Pragmatic Churches and Pastoral Ministry Students, Introduction to Part Two

For context, be sure and read the first five articles listed here.

The duty of testing an elder is not one that can be fulfilled pragmatically. The church cannot assume, as the pragmatists do, “that meaning resides not in propositions, but in consequences.”[1] Were this so, parents would be validated in choosing not to spank their children. Disobedience to God’s command to spare not the rod would be justified when parents find that they have a strong-willed child who reacts negatively to such discipline rather than positively. Likewise, churches would be justified in not preaching the unadulterated word of God, because such preaching does not always make for density in the pews. In contrast with the pragmatic method, the testing of an elder must be undertaken with the understanding that Scripture itself is the very word of God, while the words and reasons of men are subject to their fallen nature.[2] To this end, elders must be tested.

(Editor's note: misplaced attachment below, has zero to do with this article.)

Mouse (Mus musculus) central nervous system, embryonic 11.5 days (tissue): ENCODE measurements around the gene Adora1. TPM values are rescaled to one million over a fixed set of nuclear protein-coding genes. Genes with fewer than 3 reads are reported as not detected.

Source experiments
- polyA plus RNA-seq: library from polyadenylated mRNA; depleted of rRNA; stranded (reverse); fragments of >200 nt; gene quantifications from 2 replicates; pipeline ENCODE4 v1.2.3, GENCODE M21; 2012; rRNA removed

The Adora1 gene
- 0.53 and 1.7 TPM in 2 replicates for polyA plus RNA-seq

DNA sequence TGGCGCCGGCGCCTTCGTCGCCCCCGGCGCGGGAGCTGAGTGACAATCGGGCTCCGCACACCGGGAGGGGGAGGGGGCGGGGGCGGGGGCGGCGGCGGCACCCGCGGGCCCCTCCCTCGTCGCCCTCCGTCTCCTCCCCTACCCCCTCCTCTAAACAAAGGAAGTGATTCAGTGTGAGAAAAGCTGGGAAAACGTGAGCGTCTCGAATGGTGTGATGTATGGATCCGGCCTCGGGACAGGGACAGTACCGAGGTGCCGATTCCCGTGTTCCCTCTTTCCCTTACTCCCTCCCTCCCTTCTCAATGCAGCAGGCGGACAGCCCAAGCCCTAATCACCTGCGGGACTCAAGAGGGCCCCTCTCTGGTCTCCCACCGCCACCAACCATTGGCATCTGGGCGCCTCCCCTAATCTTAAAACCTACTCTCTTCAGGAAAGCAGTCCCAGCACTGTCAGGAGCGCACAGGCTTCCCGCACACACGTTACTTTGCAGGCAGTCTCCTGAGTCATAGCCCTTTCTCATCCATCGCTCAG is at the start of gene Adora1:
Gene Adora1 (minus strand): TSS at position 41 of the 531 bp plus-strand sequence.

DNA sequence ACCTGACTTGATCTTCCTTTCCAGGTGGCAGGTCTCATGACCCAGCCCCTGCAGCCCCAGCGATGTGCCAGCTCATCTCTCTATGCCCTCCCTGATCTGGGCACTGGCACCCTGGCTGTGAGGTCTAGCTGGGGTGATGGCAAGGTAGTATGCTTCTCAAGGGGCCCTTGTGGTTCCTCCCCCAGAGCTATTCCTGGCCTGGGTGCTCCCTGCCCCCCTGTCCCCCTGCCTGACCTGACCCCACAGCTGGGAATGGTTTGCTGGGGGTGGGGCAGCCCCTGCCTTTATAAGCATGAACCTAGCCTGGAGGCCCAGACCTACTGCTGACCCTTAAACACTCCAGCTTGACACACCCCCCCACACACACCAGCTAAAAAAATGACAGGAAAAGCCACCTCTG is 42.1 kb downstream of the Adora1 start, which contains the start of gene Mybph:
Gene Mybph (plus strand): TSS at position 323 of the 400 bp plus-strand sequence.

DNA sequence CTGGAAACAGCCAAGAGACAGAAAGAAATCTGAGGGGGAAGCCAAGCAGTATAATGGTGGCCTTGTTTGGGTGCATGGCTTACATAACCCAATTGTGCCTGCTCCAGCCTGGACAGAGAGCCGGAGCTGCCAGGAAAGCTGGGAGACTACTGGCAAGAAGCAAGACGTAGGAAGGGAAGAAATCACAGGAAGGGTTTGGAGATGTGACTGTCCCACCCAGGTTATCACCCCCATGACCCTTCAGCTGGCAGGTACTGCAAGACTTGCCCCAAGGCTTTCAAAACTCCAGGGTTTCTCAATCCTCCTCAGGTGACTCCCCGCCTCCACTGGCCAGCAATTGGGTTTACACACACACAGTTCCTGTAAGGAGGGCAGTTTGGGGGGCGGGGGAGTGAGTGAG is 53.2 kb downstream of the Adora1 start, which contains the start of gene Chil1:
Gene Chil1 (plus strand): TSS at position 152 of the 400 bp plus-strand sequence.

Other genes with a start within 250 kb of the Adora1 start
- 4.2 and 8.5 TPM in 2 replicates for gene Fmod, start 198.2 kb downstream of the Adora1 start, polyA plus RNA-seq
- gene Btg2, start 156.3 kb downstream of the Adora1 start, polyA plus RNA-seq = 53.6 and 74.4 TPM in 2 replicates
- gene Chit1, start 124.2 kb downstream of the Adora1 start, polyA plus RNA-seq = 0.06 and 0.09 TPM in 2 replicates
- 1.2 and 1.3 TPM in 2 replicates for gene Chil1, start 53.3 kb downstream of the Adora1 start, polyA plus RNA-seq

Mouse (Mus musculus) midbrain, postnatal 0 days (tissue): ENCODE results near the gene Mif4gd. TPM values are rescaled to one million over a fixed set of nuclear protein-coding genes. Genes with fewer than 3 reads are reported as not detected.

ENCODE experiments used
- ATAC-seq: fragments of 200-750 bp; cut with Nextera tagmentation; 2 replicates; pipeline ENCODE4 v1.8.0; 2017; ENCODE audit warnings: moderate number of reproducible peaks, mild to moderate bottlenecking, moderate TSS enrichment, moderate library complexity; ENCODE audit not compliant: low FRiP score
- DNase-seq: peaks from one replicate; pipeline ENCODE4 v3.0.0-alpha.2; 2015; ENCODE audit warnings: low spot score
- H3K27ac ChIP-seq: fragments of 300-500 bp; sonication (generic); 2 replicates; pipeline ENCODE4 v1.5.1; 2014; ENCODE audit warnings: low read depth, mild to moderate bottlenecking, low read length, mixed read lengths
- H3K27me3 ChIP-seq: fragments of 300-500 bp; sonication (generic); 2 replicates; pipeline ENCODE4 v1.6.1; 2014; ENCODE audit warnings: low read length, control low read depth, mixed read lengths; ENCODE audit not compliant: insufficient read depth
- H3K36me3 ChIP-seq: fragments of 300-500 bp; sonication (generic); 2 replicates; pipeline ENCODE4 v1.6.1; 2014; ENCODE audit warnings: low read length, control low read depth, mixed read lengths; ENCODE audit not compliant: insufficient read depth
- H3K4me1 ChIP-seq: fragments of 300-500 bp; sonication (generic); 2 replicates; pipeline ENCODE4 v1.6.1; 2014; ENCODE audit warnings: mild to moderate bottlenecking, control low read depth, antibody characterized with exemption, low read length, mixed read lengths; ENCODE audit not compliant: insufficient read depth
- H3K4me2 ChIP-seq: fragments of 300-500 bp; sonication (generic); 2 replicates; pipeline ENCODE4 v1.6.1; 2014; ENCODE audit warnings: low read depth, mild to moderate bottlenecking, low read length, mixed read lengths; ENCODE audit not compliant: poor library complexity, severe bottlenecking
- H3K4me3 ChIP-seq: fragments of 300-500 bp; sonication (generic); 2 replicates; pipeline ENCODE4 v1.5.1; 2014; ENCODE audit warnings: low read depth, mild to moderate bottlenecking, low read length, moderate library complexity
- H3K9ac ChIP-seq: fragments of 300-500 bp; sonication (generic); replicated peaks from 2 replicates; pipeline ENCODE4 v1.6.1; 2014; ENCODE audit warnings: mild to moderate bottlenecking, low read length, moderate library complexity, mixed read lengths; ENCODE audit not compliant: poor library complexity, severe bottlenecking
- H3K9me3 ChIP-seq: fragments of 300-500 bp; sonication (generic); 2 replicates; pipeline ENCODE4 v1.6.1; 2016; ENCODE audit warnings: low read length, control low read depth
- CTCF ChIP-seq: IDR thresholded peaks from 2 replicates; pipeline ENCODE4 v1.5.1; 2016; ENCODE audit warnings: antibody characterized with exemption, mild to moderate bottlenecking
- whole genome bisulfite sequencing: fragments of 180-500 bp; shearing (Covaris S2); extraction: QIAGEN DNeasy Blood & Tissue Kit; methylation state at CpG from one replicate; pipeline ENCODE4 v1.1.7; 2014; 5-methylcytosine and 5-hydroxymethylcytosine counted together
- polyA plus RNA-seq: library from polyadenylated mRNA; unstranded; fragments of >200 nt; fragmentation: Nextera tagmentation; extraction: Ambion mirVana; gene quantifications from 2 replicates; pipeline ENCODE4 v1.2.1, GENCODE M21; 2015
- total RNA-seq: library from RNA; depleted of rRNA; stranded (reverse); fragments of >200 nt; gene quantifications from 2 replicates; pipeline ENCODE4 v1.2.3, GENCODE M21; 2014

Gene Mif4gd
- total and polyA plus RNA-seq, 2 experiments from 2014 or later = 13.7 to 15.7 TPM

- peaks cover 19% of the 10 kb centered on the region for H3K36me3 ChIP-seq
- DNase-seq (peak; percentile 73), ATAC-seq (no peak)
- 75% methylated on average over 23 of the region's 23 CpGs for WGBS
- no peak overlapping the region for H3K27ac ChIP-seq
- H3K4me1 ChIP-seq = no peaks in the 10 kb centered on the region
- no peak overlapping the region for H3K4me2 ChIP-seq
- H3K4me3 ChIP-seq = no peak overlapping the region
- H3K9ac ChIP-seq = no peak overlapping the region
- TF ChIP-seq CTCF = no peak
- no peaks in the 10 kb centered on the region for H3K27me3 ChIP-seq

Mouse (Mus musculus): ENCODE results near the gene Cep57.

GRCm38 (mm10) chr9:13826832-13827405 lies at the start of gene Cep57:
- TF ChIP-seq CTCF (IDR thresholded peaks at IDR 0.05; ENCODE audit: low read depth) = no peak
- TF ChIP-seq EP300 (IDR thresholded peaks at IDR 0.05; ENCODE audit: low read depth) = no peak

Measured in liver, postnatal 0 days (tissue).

[1]K. Scott Oliphint, footnote in The Defense of the Faith, by Cornelius Van Til (Phillipsburg: P&R Publishing, 2008), 28.

[2]John Calvin, Institutes of the Christian Religion, trans. John Allen (Philadelphia: Presbyterian Board of Christian Education, 1936), 83.

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